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Football and politics - the Kashmir mix

Zahid Rafiq reports from Srinagar on how football gets caught up in the demands for independence in the troubled region of Indian-administered Kashmir.

Football match in Srinagar
Soccer has a long history in Kashmir (Photos: Shuaib Masoodi)

The stands are full, the crowd ecstatic. Thousands of Kashmiri spectators are supporting the local team in a recent match.

For the first time in more than 20 years, Kashmir have made it into the quarter finals of India's leading football tournament, the Santosh Trophy.

Every dribble by a Kashmiri player is cheered, every shot applauded. Every save is followed by a Mexican wave in the stands.

But suddenly, a shot from the striker in the Punjab team finds the net.

The crowd goes silent.

The Punjab striker slides to the ground, punches the air with his fist and gestures to the crowd.

Some spectators run on to the pitch. Players flee to the dugout. Police bludgeon two spectators in the middle of the pitch. The crowd howls in protest and soon a full pitch invasion is under way.

Discouraging

The fans pelt police and paramilitary troopers with stones, burn banners, overturn score boards and uproot flag posts.

They shout anti-India slogans with a vengeance and demand independence for Kashmir.

A football match has become a political rally.

The police call for reinforcements. A heavy baton charge leaves more than 40 people injured. Dozens are arrested.

The match is cancelled.

A disrupted football match in Srinagar
The match between Kashmir and Punjab was disrupted

Soccer has a long history in Kashmir and the game has reflected some of the tumultuous politics of this disputed Himalayan region.

Before the recent vicious conflict that started in the late 1980s, Kashmir had more than 20 teams representing different government departments. Today there are just four.

It's hard to make a living out of the game. "This is discouraging for the players. And the last 17 years have been dreadful for football as well," says Majid Kakroo, local l star and coach of the Kashmir team.

But as the separatist violence has declined in recent years, football is regaining its popularity in Kashmir. However, you can't keep politics out of it.

"Football has always been one front of our freedom movement," says 85-year-old Agha Ashraf Ali, a noted Kashmiri educationist and an ardent football fan.

He narrates a story going back to the days of the British empire, when Kashmir was ruled by the unpopular Hindu Dogra royal family.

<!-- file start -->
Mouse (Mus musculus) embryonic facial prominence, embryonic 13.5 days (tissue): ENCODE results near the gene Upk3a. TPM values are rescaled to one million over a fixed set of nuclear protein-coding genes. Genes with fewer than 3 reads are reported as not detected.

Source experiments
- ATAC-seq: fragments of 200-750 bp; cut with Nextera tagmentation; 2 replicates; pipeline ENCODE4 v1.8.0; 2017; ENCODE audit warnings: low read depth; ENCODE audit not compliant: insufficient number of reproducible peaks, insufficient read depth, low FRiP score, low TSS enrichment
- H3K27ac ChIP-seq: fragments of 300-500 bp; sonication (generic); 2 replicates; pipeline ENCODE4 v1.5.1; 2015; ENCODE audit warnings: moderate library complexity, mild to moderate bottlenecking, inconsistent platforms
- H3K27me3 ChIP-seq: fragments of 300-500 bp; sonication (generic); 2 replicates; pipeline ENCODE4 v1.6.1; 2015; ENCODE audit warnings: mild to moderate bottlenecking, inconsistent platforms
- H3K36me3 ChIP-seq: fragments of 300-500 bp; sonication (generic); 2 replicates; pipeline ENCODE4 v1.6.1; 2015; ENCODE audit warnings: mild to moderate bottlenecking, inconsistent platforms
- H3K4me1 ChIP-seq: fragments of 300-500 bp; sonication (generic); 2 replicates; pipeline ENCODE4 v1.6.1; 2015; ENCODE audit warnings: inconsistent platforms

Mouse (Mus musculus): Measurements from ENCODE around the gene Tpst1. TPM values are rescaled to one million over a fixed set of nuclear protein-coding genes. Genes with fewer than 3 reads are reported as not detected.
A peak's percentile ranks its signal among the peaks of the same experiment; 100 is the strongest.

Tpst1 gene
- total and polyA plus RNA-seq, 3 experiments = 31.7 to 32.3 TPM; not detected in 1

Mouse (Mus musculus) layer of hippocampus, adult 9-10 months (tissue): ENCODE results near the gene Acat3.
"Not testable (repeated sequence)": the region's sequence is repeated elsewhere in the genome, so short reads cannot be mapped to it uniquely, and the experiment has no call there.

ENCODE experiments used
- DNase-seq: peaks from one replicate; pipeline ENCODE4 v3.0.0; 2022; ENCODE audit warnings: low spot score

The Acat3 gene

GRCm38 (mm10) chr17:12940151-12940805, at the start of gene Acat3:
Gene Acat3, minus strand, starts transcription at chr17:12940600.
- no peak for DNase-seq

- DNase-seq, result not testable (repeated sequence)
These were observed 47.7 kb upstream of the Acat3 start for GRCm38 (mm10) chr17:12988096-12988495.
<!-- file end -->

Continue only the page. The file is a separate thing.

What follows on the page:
When a local Kashmiri team, the Friends Club, defeated the Dogra royal police team the crowd hailed the local players and jeered the royal players.

Crowds at a football match in Kashmir
The game has always been intertwined with Kashmir's tumultuous politics

The royal players could not take the defeat. They got the Kashmiri tonga wallas (horse carriage drivers) to take them to cantonment area where the police were stationed.

Once inside they refused to pay the carriage drivers and instead beat them up. The drivers went home in rags, empty handed, beaten and bleeding.

When Sheikh Mohammad Abdullah, the Kashmiri leader who later led a revolt against the royals and became the first prime minister of Kashmir, heard of the incident, he and a few others armed themselves with hockey sticks and attacked a group of royal soldiers.

"That was the birth of the rebellious Kashmir," says Mr Agha.

Expression of freedom

Football was introduced in Kashmir by CE Tyndale Biscoe, a British missionary who founded Srinagar's historic Biscoe School in the autumn of 1891.

A football match in Kashmir
Kashmir made it to the quarter finals of the Santosh Trophy

It was then an affordable game for underprivileged Kashmiris living under the autocratic rule of Hindu royals.

A British football team was then formed in Kashmir by Young Hardow, proprietor of the Hardow Carpet Factory.

British officials working in the telegraph office in Srinagar were included in the team. British soldiers posted at Rawalpindi were brought to play matches in Srinagar and showed Kashmiri players how they needed to develop their skills.

Political angst

Slowly the game began to gain popularity - as too did the political unrest in Kashmir.

"When in 1941, the Kashmir team defeated Jalandhar by 7-0, Srinagar's top undergraduate college declared a holiday for three days. It was victory for Kashmir", says Mr Agha.

The came the violence of the insurgency.

Security forces in Kashmir
The militancy in Kashmir came as a setback to the game

"The war in Kashmir changed everything," says former local star Farooq Ahmad Bhat.

"At four in the evening we used to lock our homes. Who could play soccer amid the bullets, curfews and the suffering? Our standards are lagging behind by 50 years."

But now, with hopes for peace, the game is back and the stands are full. But the connection with politics is still there.

"Just get one goal in the Indian net," an old man, fists-clenched, biting on a cigarette, uttered in agitation at the Kashmir-Punjab match.

That is why when the home team defeated Delhi in the Santosh Trophy competition, a banner displayed, "Kashmir defeats India".

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